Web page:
Fort Frances

Katie here, and I’m going to be really honest: this week has been surreal. I wrote most of this essay in the dark on a closed toilet seat with two angry dogs while sirens went off. Evansville, Indiana was under tornado watch most of yesterday. That, in of itself, OK, at least it’s a sign of spring— but y’all. Pauly Shore was in town to do a show and spent most of yesterday morning in a bathroom in a Starbucks in Evansville. Seriously, it’s all on Twitter. I feel like I’m in a Charlie Kaufman movie or a Samuel Beckett play, but no one gave me my lines.

Well— the band I have the pleasure of introducing today, Fort Frances, actually gave me *some* lines. They’ve been my “song of the summer” twice since I met them— once with “Ghosts of California,” which is a beautiful acoustic song about desperately trying to get what you want (in this case, away from a place, and closer to a person), and finding that the reality doesn’t match up with the truth. That said? Every time I put it on, I’m transported. I have a whole playlist called “Shhh, It’s Fine, You’re in Southern California.” Every time the track starts and David McMillan (singer/writer) softly sings, “Tell me what it takes to remember/ Tell me what it takes to be good again/ Seven years running, trying to find the ocean/ Now the wind whispers, ‘Take me home, my friend’” I’m in another world. I never have to be “in my own head” when McMillan is running the show.. It’s something really special when he comes back to the line and sings, “Seven years running, trying to find the ocean/ Now we’re standing on the shore, without a word to say.”


Every single line is so carefully built— every line in the song comes back, but only halfway, as the characters fumble together and apart, trying to figure out what it means to have a dream.

For the last two summers at least, my most listened to song was actually a cover they did of the Fresh Prince & DJ Jazzy Jeff’s “Summertime,” which has all the nostalgia factor you might want, but in its minor keys and soft darkness, it subtly explains how all of those things that made us who we were— those summers when we were becoming ourselves, going to the pool, playing basketball, going to barbecues. trying to be attractive to partners— for better or worse, had a permanent effect on us. Those summer days where we first had cars and had to figure out what to do with ourselves defined who we are— because that’s when we started making character choices without our parents helping. Somehow, all of that is packed in the song. It’s one of my favorite cover songs of all time, and I have to admit, when it came out, my first thought was, “…that’s not going to work.” God, I am so glad I was wrong.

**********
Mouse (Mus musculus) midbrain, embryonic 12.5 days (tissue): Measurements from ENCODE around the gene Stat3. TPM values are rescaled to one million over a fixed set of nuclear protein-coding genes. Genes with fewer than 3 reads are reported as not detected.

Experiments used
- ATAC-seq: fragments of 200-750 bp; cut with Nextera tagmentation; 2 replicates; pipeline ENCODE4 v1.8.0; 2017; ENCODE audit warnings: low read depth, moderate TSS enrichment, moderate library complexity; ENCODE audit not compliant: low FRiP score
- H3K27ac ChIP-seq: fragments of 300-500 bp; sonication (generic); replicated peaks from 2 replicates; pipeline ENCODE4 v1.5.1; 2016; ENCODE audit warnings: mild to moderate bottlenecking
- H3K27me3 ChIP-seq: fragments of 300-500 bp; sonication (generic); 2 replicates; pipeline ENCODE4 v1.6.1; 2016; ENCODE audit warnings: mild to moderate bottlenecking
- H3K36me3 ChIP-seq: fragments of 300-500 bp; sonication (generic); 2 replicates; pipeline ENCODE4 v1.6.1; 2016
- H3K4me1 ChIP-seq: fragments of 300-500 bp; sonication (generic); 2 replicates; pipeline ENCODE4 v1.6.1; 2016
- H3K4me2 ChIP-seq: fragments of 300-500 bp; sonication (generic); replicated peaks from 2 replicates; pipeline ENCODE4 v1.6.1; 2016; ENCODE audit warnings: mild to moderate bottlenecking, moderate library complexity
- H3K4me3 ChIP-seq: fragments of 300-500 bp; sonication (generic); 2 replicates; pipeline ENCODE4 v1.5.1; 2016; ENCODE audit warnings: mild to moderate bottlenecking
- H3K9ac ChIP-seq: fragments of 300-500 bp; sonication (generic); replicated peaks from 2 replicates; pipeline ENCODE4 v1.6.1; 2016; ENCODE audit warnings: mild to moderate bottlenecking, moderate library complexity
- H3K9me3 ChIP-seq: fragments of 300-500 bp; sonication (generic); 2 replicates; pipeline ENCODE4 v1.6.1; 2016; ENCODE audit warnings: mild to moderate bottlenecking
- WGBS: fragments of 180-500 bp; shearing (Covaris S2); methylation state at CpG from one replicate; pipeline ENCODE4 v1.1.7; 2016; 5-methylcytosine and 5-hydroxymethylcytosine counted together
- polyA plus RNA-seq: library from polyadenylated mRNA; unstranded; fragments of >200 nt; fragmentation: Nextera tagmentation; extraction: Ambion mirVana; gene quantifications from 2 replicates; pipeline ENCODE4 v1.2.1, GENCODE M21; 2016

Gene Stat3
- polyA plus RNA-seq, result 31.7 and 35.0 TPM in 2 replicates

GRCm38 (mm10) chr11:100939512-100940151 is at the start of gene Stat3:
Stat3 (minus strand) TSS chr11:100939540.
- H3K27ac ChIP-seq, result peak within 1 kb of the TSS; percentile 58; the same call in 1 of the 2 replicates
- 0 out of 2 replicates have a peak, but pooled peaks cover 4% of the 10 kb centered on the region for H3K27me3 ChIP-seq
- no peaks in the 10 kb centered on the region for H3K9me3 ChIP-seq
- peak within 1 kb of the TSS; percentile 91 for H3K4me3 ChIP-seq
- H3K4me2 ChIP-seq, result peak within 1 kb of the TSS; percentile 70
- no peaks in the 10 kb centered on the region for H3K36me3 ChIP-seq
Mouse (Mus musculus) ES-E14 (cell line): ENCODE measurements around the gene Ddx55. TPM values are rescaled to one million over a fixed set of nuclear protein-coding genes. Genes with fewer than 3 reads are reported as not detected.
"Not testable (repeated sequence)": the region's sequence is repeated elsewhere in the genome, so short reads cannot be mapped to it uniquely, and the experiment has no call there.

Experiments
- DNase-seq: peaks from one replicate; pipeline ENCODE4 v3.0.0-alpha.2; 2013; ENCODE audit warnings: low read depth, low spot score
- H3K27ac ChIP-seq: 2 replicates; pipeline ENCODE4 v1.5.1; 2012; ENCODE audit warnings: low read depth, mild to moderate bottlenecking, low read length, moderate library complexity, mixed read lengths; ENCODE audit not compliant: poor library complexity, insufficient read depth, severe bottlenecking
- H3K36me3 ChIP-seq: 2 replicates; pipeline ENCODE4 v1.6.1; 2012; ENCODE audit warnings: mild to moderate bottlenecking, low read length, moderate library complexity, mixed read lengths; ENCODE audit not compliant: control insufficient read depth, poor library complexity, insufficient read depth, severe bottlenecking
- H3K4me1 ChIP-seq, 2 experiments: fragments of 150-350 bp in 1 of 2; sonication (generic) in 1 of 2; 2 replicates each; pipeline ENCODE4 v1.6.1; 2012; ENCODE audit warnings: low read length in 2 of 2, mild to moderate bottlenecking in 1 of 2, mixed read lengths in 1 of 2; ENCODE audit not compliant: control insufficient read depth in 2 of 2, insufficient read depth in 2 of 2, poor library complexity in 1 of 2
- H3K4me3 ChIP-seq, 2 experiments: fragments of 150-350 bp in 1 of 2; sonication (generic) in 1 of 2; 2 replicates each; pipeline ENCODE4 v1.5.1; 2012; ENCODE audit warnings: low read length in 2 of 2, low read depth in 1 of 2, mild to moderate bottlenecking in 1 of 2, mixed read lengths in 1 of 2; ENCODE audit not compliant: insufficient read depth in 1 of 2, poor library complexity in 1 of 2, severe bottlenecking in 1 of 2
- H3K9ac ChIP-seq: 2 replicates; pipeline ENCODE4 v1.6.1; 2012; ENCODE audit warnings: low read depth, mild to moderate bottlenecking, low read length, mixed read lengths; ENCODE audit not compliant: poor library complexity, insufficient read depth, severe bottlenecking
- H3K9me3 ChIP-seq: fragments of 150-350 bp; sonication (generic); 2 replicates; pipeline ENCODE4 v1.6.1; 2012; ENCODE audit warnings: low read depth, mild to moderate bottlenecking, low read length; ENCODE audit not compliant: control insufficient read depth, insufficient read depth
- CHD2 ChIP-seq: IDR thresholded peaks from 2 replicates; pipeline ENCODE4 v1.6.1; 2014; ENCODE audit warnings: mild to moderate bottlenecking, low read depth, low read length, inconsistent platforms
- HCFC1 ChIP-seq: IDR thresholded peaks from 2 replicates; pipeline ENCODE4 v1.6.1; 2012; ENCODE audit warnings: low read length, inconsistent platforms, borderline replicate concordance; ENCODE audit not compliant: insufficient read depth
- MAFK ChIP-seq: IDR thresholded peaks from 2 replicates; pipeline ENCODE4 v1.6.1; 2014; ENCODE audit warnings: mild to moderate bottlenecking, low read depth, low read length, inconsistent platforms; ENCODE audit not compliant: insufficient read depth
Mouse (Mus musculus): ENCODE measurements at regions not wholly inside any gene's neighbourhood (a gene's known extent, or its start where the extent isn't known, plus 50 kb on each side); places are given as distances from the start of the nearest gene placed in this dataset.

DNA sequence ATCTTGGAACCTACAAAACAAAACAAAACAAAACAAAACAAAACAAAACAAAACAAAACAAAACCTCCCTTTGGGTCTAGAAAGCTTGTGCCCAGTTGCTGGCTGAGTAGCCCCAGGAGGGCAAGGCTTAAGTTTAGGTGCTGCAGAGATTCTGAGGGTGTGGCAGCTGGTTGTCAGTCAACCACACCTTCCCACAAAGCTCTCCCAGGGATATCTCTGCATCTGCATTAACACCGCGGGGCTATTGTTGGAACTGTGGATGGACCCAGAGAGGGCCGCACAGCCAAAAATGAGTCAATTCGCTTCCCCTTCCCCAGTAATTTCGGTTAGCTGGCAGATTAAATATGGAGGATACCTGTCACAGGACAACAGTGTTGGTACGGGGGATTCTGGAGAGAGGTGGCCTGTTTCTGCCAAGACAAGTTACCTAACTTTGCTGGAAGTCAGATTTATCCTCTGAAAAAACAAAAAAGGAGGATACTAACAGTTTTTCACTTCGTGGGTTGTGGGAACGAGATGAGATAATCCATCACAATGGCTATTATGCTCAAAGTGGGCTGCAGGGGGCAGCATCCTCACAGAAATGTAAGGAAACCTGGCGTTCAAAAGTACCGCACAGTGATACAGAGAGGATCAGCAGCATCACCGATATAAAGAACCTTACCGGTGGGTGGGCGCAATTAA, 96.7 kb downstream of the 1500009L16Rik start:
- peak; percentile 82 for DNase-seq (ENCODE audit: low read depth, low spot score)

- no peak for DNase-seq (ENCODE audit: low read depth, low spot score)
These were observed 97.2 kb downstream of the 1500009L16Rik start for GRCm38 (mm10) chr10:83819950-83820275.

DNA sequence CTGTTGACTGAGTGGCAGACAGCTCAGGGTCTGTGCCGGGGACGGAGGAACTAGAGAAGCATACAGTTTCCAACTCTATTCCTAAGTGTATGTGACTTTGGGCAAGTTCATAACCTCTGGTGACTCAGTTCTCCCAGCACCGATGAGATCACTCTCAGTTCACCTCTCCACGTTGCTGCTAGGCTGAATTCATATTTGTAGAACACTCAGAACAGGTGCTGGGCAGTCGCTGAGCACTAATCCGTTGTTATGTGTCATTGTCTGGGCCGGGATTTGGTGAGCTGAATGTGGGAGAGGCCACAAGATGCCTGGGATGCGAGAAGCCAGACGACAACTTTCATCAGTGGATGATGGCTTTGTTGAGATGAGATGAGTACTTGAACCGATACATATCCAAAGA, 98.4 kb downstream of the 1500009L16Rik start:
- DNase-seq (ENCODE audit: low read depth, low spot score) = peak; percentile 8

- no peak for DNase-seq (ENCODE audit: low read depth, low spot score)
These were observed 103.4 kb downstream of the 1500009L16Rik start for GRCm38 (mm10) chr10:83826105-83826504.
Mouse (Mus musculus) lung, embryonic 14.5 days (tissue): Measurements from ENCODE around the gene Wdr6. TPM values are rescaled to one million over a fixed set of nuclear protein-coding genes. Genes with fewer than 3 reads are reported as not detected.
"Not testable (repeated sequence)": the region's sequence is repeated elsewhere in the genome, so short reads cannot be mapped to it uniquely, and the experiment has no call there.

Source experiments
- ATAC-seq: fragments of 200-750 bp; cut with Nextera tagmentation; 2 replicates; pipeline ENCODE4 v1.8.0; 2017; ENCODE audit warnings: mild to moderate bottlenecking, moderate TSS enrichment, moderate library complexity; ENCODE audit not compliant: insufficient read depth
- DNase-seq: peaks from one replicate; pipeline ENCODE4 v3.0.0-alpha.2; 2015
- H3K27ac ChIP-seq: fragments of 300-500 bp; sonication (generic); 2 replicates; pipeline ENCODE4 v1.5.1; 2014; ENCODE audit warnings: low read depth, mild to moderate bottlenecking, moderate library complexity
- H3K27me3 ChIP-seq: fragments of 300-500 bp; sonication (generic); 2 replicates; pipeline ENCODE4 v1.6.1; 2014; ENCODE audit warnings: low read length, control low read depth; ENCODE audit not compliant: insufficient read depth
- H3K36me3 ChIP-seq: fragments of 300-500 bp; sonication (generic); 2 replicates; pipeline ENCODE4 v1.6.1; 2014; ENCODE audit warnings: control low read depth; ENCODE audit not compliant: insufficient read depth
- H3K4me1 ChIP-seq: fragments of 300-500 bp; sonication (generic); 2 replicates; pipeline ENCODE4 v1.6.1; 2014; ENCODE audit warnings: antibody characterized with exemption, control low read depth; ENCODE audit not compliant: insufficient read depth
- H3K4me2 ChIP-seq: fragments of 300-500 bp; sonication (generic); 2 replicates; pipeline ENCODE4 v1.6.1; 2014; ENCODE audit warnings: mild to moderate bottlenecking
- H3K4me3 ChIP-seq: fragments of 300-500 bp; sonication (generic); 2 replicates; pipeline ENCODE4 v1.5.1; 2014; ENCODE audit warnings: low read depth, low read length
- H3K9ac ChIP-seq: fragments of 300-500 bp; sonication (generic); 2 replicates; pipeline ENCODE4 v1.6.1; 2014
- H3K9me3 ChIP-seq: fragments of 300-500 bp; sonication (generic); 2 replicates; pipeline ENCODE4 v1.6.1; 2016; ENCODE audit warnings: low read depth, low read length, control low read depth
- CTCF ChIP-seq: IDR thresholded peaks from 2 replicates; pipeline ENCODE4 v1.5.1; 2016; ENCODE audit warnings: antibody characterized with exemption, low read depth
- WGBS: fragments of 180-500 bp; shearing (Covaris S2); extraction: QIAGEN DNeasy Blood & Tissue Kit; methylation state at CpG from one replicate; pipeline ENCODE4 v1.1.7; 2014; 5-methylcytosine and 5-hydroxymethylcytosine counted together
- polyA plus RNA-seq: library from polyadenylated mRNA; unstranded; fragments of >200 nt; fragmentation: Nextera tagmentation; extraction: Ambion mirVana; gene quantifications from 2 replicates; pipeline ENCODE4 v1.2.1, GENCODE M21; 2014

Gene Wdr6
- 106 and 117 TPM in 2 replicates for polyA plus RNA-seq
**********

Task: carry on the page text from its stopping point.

So what is Fort Frances doing now, outside of scoring my ennui?

“Double Take.” And you can take a second— take two! In fact, if you don’t listen to this song all day today, you are really missing out. And I’m saying that in large part because as a band, Fort Frances is, musically, defiantly joyful during clearly anxious times. So when the world around us became “Summertime” in a minor key, they decided it was time to turn around completely and put out the coolest, most addictive song I’ve heard in years. “Double Take” is full of delightful horns, guitar that sounds like it came straight out of the best funk and soul of the ‘70s and ‘80s, and a whole section of handclaps and decorative piano. (*Editorial note: You’ll have to clap on the steering wheel if you’re driving. It’s kind of a long section. I do recommend clapping along though so that you can also have fun.)